My conclusions on this very murky issue are: if you have strong moral-religious beliefs against living together, then don't. If you both are not ready for marriage but want a steady partner, living together offers obvious advantages and some risks. It can be a fantastic, real life learning experience of loving and adjusting on equal terms with another person. But, the "break up" can still be messy and painful, almost like a divorce. If you are considering marriage, have the time, and are psychologically aware of the pitfalls, living together may be a good way to initially assess the compatibility of the two of you in an intimate situation. However, this is a tricky undertaking, because (1) you are deeply in love romantically, probably still infatuated, and eager to continue impressing and winning over the partner (who is not the same person you will live with for 60 years or so), but (2) you are also attempting to honestly assess the quality of this relationship in the long run and must be willing to leave the relationship (otherwise it isn't a test or a trial). While you are not unswervingly committed to marrying your partner, you must make every effort to make it work. While appreciating his/her efforts to be especially nice, you must not assume he/she will always be this nice. These are difficult undertakings and judgments, even for a mature, experienced person. But it is even more complex.
In addition, before starting a trial marriage (even before having sex), both people might want to consider the advantages of "saving" sex and living together until after marriage. For many people, their wedding day could be made an even more super-special event with great personal-social-sexual-spiritual meaning if they "saved themselves." In addition, during a trial marriage, both people have to consider how good the current relationship is in comparison to another relationship they could possibly have with a different partner. That's very hard to do. In short, there aren't compelling reasons either way, i.e. for "saving yourself" or for a "trial marriage." Therefore, it becomes an emotional, intuitive decision, rather than a logical one. Yet, in most situations (assuming religion wouldn't be a problem), I'd want to live with and/or be very involved with my lover on a daily basis for months before making a life-long commitment to marriage and children.
My last bit of obvious advice: don't get pregnant. In fact, wait 3 or 4 years after getting married and be sure the relationship is still happy before having children. Splitting without children is a lot easier than with children.
Keep living together in perspective. It is just one of many possible "tests" for a potential partner. The best predictor of a good marriage is a long, relatively smooth relationship, in which a wide variety of problems and successes are experienced. In addition, long, detailed discussions and commitments are needed about many possible future situations, such as educational and career plans of both, having and caring for children by both, family relationships, religious matters, money matters, life-style, social lives, buying a home, decision-making and division of labor, etc., etc. (Bozzi, 1986).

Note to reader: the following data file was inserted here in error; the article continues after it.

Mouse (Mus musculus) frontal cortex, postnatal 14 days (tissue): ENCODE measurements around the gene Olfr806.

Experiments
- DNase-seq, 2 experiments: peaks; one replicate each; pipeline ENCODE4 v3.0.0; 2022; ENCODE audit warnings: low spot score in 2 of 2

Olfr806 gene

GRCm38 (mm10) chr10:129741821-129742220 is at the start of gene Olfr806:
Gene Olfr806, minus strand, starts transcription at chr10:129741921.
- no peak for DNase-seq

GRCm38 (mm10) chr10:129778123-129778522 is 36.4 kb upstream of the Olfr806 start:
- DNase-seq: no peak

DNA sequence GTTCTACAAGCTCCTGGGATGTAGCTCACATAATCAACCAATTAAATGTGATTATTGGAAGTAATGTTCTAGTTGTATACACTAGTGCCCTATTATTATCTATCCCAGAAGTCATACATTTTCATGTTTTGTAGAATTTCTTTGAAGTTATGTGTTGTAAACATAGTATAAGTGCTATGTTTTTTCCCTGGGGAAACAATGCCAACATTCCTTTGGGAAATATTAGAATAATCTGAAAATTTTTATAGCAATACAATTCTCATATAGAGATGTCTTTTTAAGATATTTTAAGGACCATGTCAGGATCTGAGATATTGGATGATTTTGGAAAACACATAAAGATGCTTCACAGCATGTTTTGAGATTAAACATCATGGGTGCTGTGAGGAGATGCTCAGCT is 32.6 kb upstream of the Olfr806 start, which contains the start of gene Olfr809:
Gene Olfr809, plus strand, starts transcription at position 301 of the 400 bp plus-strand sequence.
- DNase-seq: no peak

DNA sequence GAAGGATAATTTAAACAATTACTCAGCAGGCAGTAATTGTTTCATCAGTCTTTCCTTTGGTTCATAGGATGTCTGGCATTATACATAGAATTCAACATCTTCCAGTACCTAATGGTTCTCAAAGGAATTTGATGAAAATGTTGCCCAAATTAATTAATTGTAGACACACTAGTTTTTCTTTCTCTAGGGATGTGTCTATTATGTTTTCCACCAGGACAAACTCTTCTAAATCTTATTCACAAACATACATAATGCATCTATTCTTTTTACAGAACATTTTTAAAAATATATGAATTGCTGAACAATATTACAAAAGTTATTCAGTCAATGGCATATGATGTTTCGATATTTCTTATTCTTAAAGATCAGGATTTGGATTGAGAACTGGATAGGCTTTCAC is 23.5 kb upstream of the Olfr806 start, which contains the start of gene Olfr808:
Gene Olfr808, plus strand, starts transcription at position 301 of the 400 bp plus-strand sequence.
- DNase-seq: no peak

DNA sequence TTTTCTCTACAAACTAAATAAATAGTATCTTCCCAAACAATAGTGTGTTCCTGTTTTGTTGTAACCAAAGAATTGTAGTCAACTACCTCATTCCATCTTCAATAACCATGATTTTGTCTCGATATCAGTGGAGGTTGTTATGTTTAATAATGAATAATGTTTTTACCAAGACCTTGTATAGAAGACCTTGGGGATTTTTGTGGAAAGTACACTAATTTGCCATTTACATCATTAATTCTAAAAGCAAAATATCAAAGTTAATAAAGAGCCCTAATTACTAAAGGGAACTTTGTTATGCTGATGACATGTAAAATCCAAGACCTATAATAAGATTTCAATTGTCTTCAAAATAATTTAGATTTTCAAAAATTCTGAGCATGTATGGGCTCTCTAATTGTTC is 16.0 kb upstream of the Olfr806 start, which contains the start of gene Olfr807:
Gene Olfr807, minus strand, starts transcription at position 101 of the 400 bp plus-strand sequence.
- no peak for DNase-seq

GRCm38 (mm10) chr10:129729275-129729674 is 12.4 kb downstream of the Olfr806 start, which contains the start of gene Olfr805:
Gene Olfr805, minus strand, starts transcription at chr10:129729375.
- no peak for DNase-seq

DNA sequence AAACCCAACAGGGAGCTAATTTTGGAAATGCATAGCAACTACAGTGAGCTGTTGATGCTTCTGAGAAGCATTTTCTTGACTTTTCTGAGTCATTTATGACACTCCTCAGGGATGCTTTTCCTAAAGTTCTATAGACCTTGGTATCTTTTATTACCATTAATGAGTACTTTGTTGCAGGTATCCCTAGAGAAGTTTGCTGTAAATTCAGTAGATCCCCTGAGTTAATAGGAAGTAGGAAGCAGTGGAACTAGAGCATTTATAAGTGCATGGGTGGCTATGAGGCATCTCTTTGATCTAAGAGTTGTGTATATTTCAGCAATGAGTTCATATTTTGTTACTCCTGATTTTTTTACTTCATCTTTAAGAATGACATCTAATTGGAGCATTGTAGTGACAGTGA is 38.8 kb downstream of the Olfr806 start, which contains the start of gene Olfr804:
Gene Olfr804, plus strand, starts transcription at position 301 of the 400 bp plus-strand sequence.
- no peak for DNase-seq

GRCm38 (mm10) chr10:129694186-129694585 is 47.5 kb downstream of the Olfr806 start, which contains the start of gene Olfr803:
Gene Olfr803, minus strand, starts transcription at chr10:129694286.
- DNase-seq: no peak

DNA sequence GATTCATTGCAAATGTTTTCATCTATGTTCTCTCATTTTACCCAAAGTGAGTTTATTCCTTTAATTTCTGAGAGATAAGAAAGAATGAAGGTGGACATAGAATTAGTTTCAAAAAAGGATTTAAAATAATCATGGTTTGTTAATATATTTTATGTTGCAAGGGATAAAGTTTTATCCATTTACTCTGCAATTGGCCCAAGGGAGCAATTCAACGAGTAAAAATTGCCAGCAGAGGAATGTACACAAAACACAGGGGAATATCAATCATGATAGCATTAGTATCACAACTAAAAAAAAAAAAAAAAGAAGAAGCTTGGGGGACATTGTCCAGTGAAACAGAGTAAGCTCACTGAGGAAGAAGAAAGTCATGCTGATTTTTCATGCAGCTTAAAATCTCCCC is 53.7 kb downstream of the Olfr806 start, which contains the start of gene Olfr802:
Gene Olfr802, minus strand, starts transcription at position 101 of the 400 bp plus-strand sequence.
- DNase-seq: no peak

Get pre-marital counseling
Several months before getting married it is a good idea to get pre-marital counseling. Many priests and ministers require it if he/she is going to perform the marriage. Clergy have more experience than therapists in this area. Moreover, many clergy make wise use of a questionnaire, such as David Olson's Prepare, which measures the couple's strengths and weaknesses in such areas as communication, personality, expectations, equalitarian roles, leisure activities, conflict resolution, financial management, parenting, etc. The cost is $25 for the test but these objective measures lead directly into counseling issues that need to be considered, e.g. will we have a family and, if so, when and how many. If you disagree about how decisions will be made or the division of labor, those are serious issues. If your "intended" has personality traits or ways of communicating which already bother you, these things need to be resolved long before marriage. Pre-marital counseling provides a great opportunity for couples to get to know each other better, learn communication, decision-making, and conflict resolution skills, prepare for marriage, and prevent future problems. Don't avoid this experience even if you think you are "perfect for each other." Maybe it is especially important if you think you have a perfect relationship.
Books give advice about selecting a partner
Finding a mate for life is such an important step in life, of course there are specialized books. Schwartz (1999) has written The Complete Idiot's Guide to Online Dating and Relating. Branden (1981), Sternberg (1987), and Hendrick & Hendrick (1992) help us understand romantic love relationships in general. Several books by professional counselors could help you in the selection of a life-long mate--or to reconsider a decision to date only one particular person. They include Crowell (1995), DeAngelis (1992), Barbach & Geisinger (1992), and Whyte (1990). Giler (1992) guides career women along the path to Mr. Right. Short (1992) helps us differentiate among sex, love, and infatuation. Borcherdt (1995) tries to help us stay rational while in love. Other therapists tell us why we select a particular kind of lover (Blinder, 1989) or get into a love-hate relationship (Arterburn & Stoop, 1988). If you seem to be afraid of getting "involved," try Callahan (1982) or Carter (1987) and see the books about intimacy mentioned in the next section. Matthews (1993) provides a survival guide for engaged women.